University of Minnesota
The traditional canon of literary studies has been maintained in part by the availability of texts, both in print and in libraries.Researchers interested in evaluating works by little known writers first face the problem of locating copies of their works; instructors wishing to use certain texts in their classes are constrained by what is available in print. The Internet provides an unparalleled opportunity to publish works by underappreciated writers, and several projects have chosen works by women writers as their focus.
In fact, women's studies digitization projects are proliferating in various countries on both sides of the Atlantic. They include a variety of projects at the following universities: Brown, Indiana, California (Davis), Minnesota, Alberta and Oxford. Brown's Women Writers' Project covers women's writing 1330-1830. Indiana's Victorian Women Writers' Project covers British writers 1830-1901. The British Women Romantic Poets project at UC Davis covers the period 1789-1832. Minnesota's Women's Travel Writing project will emphasize American travel in the years 1830-1930, especially to the non-Western world. Alberta's Orlando Project is developing "An Integrated History of Women's Writing in the British Isles." The Electra Project at Oxford University focuses on the period 1780 to 1830.
This development is promising in several respects. It clearly raises new and interesting possibilities at the level of scholarship: indeed, it suggests a real potential for reshaping the literary canon, and foregrounding the woman in ways not possible before the advent of widespread distribution enabled by electronic textbases. At the level of creation, production and service, moreover, the presence of additional textbases augurs new possibilities for a more cooperative approach to text generation--and this will no doubt be seen as a positive development.
Nonetheless, the new complexities militating in favor of cooperation will ipso facto bring their challenges. First, they include the need for even greater vigilance with regard to the definition of boundaries and selection of texts. True, the numbers of relevant texts are huge; some of the well-established projects have already discovered their pool to be much greater than they imagined, and have had to revise their sights. But given the expense involved in assembling a high-quality electronic text there is still a need to avoid duplication at all costs. Second, the proliferation of projects suggests the need for careful examination of encoding practices and a collaborative approach to further refinements. Third, these developments call for a greater appreciation of the varieties of use to which the texts will be put, and greater responsiveness to new and emerging user demands.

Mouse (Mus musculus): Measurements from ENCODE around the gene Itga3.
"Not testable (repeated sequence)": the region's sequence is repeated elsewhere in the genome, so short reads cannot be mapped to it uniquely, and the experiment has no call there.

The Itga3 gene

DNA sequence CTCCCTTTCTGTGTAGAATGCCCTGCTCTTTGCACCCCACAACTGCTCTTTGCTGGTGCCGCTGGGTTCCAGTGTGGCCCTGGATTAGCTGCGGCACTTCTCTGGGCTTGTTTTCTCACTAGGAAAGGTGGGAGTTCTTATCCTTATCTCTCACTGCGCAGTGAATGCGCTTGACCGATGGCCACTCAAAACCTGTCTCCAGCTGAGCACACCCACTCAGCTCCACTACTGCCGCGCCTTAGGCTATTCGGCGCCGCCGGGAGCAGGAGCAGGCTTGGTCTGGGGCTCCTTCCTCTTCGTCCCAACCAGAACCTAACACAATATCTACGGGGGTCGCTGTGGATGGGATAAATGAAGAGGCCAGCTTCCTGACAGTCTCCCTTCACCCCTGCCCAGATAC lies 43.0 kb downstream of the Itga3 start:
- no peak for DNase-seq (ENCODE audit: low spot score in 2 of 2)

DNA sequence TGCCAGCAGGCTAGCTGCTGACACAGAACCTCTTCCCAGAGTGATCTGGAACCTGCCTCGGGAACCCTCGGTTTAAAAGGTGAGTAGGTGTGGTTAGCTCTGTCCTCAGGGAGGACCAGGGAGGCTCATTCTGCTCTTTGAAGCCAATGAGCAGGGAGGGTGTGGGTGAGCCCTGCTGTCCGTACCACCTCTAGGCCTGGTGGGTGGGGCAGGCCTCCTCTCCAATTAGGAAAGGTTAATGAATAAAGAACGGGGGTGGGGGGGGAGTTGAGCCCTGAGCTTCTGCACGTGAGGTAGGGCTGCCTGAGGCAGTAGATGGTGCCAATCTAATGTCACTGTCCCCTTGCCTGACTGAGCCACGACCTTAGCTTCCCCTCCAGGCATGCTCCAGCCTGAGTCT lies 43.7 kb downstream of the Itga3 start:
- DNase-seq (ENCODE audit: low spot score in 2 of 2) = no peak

But despite the proliferation of issues to be faced, the emerging numbers of women's digitization projects all have the ultimate goal of making works by women more widely available for study. Despite the fact that they all have somewhat different foci and approaches to encoding and delivering texts, with this common goal they are working cooperatively to face common issues. This session will attempt to discuss a number of these issues in greater depth.
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Hosted at Debreceni Egyetem (University of Debrecen) (Lajos Kossuth University)
July 5, 1998 - July 10, 1998
109 works by 129 authors indexed
Conference website: https://web.archive.org/web/19991022041140/http://lingua.arts.klte.hu/allcach98/